Today is B.C. Day and our province celebrates its 150th birthday. One of the best places to celebrate is Fort Langley, where it all began.
The Fort was busy on Saturday when we visited. The grounds were full of people dressed in costume, going about their pioneer business. We took the self-guided tour and learned a lot about B.C.'s history.
Fort Langley was founded in 1827 by the Hudson Bay Company. It was first a little further west on the Fraser River from its present site and moved to where it sits now in 1839. It was in a good location, in the middle of a large Aboriginal population and prospered first as fur a trading post.
The HBC encouraged its employees to intermarry with Aboriginal women. This helped them break into the Aboriginal trading networks and soon the HBC in Fort Langley was also trading farm products and salt fish (mostly salmon).
After the U.S. border was fixed at the 49th parallel in 1846, Fort Langley became the depot for the summer "fur brigades" which carried fur from the interior posts through the mountains to Fort Langley. They returned with winter supplies.
In 1858 gold was discovered on the Fraser River. That changed everything. Fort Langley became the starting point for the hordes of gold seekers, most from the United States. The British feared an American takeover. Thus in late 1858 (November 19th) James Douglas, a Hudson's Bay Company manager and Governor of Vancouver Island, read a proclamation of the British government.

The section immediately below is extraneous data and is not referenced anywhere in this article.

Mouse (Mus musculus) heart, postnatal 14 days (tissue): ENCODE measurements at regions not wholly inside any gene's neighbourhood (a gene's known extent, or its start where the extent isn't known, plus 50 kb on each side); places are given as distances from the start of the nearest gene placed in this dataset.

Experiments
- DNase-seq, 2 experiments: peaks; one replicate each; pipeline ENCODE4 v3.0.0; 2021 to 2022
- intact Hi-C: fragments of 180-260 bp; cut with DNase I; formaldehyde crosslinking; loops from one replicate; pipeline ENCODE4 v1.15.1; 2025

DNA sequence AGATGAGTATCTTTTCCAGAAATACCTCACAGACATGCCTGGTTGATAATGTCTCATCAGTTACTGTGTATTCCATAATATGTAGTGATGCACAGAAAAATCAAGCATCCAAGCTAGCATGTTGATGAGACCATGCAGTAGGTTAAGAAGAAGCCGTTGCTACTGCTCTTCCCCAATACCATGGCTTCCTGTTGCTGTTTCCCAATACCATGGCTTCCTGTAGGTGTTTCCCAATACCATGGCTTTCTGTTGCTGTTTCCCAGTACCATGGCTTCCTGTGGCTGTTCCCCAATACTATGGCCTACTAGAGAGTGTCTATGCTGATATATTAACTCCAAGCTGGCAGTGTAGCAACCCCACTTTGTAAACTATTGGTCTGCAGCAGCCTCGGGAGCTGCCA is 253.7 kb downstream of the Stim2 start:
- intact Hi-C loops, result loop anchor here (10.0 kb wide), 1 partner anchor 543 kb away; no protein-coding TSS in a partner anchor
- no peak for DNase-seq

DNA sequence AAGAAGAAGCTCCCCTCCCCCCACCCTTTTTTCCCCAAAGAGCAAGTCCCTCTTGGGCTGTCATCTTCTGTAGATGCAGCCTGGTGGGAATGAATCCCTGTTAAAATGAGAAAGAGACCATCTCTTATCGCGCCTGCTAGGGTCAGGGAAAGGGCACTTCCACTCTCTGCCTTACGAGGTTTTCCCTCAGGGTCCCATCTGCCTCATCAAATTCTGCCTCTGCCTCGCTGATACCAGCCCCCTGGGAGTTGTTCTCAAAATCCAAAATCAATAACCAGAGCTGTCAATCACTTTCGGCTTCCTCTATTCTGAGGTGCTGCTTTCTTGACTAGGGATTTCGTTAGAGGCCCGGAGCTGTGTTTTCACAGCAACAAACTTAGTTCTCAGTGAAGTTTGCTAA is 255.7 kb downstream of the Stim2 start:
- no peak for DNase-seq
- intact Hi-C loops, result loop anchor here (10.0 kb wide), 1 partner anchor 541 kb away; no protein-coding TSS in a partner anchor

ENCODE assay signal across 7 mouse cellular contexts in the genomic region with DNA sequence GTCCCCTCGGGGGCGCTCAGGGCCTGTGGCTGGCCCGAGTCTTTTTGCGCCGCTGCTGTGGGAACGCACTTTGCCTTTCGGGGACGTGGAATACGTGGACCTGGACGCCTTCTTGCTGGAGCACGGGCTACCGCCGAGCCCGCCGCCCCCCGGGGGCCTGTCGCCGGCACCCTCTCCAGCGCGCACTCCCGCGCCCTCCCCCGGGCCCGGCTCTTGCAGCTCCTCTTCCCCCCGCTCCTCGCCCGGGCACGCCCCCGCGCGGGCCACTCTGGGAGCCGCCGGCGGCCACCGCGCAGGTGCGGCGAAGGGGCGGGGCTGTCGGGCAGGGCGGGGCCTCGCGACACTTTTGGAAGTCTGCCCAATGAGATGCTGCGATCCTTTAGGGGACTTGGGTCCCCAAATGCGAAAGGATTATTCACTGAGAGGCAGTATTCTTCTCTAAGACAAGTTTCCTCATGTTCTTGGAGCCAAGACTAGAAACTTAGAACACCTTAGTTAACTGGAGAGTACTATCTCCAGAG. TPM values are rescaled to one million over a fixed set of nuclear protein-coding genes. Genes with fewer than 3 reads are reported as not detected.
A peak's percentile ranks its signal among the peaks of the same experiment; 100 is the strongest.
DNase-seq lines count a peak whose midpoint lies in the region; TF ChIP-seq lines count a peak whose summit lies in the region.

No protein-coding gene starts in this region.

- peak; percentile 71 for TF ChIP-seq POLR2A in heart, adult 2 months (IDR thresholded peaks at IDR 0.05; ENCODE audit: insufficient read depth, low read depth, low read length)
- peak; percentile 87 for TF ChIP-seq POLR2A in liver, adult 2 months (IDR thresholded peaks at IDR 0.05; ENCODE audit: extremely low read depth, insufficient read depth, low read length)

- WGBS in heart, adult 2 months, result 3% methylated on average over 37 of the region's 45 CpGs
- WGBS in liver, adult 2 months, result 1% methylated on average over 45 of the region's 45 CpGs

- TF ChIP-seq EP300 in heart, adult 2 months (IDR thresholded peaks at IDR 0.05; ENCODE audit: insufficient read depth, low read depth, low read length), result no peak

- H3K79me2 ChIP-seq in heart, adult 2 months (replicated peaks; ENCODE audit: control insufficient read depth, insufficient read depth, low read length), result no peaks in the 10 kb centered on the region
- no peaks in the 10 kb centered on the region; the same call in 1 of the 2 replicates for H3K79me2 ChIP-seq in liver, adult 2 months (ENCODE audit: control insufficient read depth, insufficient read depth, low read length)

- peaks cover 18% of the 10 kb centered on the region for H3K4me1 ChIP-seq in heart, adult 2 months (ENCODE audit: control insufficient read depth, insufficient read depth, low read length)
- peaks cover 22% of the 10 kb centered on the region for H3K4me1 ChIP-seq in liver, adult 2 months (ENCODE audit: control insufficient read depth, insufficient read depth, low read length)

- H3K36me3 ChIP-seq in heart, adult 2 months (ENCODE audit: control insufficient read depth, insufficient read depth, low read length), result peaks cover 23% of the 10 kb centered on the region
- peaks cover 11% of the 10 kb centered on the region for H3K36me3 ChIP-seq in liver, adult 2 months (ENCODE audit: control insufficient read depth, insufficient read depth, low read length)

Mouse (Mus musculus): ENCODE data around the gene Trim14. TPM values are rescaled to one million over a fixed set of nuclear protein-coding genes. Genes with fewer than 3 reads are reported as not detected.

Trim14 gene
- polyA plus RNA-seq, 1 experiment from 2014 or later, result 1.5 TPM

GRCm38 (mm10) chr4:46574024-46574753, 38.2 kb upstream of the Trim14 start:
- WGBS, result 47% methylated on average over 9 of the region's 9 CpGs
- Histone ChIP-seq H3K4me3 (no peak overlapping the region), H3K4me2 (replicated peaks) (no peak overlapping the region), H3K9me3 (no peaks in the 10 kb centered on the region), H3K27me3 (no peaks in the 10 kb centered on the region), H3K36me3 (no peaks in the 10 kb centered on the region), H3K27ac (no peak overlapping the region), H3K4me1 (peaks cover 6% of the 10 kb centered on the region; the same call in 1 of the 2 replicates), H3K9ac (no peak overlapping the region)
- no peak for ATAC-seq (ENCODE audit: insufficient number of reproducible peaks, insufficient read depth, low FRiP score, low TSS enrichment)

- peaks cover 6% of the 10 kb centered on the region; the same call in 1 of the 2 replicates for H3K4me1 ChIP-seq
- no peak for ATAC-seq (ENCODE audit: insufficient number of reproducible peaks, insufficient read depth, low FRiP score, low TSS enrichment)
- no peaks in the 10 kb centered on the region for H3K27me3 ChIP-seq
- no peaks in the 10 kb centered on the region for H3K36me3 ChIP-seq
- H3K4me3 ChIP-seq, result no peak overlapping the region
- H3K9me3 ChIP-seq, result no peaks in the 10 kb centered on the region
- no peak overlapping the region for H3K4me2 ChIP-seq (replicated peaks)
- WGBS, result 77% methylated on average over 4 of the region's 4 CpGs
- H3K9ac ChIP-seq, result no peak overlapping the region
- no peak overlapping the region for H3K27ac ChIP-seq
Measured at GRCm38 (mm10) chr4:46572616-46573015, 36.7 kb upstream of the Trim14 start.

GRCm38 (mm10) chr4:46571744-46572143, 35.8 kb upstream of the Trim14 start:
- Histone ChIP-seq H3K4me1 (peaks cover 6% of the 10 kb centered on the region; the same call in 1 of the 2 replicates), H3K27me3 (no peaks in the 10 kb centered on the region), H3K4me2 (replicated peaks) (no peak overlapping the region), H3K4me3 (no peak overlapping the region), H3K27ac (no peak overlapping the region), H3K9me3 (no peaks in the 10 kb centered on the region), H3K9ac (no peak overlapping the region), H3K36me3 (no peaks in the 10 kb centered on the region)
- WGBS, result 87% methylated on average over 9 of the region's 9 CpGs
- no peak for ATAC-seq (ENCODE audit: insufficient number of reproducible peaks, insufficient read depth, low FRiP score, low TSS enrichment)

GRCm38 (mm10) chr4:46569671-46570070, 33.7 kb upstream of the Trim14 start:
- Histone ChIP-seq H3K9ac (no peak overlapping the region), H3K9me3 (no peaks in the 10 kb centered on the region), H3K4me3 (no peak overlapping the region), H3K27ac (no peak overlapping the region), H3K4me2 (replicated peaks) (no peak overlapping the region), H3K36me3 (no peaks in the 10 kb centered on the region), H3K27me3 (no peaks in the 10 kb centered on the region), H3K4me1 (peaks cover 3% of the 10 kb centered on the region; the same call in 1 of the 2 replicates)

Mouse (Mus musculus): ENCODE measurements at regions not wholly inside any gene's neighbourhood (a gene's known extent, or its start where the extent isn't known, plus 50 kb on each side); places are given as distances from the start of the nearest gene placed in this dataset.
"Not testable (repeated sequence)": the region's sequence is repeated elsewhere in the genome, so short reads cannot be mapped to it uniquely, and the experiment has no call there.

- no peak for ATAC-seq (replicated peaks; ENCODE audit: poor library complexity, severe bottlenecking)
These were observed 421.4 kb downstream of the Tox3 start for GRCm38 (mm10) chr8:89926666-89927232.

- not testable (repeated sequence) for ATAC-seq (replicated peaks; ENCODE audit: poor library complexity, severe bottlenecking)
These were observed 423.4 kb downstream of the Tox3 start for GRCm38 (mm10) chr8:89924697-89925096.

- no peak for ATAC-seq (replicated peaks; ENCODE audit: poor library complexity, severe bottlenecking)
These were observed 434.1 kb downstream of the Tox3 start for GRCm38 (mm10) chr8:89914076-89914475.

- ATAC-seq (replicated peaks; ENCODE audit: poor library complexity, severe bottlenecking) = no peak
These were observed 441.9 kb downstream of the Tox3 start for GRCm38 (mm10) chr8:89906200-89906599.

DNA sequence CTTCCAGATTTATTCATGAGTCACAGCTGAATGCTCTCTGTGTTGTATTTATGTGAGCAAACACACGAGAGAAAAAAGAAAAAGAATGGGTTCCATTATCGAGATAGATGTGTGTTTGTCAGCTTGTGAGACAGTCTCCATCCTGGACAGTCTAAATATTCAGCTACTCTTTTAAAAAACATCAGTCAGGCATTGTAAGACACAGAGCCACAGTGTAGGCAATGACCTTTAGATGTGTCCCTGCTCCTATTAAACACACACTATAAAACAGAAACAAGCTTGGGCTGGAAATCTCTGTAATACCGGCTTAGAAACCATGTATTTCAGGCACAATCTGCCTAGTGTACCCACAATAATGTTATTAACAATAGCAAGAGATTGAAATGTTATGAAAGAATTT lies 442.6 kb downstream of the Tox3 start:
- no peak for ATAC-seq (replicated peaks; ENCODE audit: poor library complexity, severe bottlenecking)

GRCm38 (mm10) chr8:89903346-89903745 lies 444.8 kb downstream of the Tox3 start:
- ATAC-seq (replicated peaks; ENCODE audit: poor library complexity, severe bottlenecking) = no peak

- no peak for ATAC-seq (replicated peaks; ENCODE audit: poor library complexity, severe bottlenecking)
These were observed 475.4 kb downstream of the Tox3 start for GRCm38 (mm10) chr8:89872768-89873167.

It declared the territory a British colony. The proclamation named the new territory British Columbia and installed Douglas as the first governor on the condition he sever his fur trade connections.
Douglas recommended Fort Langley be the capital city of the territory. But the British Royal Engineers overruled him in favor of New Westminster which they thought easier to defend. Later, when Vancouver Island joined the province, Victoria became the capital.
More reading for B.C. Day - Articles about the contribution and faith of some of B.C.s fathers - by Rev. Ed. Hird (excerpted from Battle for the Soul of Canada):
- Governor James Douglas was strengthened by Scripture.
- Mapmaker David Thompson: a godly figure
- Frederick Seymour: the forgotten governor of B.C.
- B.C.'s first war and its Common Prayer warrior